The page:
| Respectfully Quoted: A Dictionary of Quotations. 1989.|
|AUTHOR:||Reinhold Niebuhr (1892–1971)|
|QUOTATION:||God give me the serenity to accept things which cannot be changed;|
Give me courage to change things which must be changed;
And the wisdom to distinguish one from the other.
|ATTRIBUTION:||Attributed to REINHOLD NIEBUHR.—The A.A. Grapevine, January 1950, pp. 6–7; also June Bingham, Courage to Change, p. iii (1961), where the version differs somewhat: “O God, give us serenity to accept what cannot be changed, courage to change what should be changed, and wisdom to distinguish the one from the other.”|
Alcoholics Anonymous has used this prayer, with minor changes in wording, since about 1940. According to the first source, Dr. Niebuhr said, “It may have been spooking around for years, even centuries, but I don’t think so. I honestly do believe that I wrote it myself.”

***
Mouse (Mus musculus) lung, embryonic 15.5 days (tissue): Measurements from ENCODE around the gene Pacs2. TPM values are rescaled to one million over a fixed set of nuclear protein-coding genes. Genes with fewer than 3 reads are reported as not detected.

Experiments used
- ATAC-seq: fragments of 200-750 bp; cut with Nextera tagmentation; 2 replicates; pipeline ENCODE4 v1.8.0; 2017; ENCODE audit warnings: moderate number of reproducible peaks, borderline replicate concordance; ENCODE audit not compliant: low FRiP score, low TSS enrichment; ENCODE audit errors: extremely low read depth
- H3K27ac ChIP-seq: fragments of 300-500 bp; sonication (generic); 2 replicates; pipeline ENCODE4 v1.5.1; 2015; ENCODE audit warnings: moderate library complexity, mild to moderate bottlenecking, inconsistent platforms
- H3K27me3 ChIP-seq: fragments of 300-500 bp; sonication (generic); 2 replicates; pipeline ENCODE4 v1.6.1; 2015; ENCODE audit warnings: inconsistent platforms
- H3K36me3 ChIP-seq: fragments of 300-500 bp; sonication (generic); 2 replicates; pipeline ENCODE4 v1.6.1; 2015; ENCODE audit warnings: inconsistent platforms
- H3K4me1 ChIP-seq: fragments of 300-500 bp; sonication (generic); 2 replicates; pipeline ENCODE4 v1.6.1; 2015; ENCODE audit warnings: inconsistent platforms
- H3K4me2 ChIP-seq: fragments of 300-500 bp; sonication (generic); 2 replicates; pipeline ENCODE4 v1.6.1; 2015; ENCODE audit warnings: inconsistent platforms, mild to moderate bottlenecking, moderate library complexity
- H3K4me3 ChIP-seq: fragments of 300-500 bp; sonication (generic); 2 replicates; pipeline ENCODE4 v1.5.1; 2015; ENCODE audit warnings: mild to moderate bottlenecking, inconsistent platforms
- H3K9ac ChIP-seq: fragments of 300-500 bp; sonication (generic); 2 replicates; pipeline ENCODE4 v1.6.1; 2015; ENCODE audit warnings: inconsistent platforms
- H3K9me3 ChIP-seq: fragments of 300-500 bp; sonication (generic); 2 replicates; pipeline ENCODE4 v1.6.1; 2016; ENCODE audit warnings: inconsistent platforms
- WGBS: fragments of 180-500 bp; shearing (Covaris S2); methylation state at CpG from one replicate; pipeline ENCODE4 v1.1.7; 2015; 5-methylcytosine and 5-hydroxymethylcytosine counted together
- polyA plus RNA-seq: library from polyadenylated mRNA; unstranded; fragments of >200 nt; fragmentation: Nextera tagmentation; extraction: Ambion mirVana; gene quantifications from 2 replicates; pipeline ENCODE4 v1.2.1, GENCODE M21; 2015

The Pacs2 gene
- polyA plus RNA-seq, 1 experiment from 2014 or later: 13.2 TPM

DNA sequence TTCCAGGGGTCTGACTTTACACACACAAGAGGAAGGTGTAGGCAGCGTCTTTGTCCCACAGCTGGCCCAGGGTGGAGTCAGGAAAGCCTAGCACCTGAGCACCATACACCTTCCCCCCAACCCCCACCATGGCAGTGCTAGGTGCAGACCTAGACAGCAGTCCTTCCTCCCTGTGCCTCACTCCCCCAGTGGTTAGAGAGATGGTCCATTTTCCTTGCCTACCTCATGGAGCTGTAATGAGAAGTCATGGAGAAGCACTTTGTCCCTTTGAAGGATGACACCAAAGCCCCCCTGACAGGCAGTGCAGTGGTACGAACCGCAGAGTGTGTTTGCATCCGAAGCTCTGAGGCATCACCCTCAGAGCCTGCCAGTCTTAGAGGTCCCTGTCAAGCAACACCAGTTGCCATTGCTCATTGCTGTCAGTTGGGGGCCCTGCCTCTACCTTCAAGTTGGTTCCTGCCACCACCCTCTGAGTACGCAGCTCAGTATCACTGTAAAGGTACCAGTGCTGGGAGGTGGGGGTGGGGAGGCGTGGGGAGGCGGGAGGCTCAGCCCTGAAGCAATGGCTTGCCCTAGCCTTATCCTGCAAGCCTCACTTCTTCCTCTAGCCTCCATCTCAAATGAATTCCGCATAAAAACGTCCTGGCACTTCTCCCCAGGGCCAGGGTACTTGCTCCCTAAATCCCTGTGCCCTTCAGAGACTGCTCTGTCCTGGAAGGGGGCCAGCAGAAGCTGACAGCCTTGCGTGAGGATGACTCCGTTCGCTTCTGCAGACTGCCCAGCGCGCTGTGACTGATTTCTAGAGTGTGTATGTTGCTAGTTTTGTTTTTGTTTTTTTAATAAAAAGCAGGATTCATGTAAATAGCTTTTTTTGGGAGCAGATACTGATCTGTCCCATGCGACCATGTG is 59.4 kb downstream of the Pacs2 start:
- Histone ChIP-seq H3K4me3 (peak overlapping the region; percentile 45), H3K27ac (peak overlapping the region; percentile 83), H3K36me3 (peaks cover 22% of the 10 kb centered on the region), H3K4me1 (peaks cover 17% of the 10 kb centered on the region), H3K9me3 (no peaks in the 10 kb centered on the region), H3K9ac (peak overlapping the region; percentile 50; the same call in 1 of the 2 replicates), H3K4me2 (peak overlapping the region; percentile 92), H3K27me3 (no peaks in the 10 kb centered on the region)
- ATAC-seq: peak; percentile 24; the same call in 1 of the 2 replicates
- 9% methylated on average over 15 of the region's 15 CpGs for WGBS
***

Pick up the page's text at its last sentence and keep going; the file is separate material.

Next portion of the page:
The Anglican publishing house, Mobray of London, for more than a century has identified it as a General or Common Prayer of fourteenth-century England, according to a reader of American Notes and Queries, June 1970, p. 154. He added that “Reinhold Niebuhr has acknowledged, more than once, both in seminar and publicly that he was not the original author of the Serenity Prayer.”
In Ausblick von der Weibertreu by Christoph Duncker, p. 1 (1973), the following lines are attributed to a Johann Christoph Oetinger, deacon in Weinsberg from 1762 to 1769: “Gib mir Gelassenheit, Dinge hinzunehmen, die ich nicht ändern kann, Den Mut, Dinge zu ändern, die ich ändern kann, und die Weisheit, das eine vom andern zu untersheiden,” which can be translated as above. Another reader of American Notes and Queries, October 1969, p. 25, gives a nearly identical quotation and states that it can be traced to Friedrich Christoph Oetinger (1702–1782), German theologian and theosophist, without giving a source.
Whatever the original source or wording, Niebuhr and A.A. have made the prayer well-known in the United States.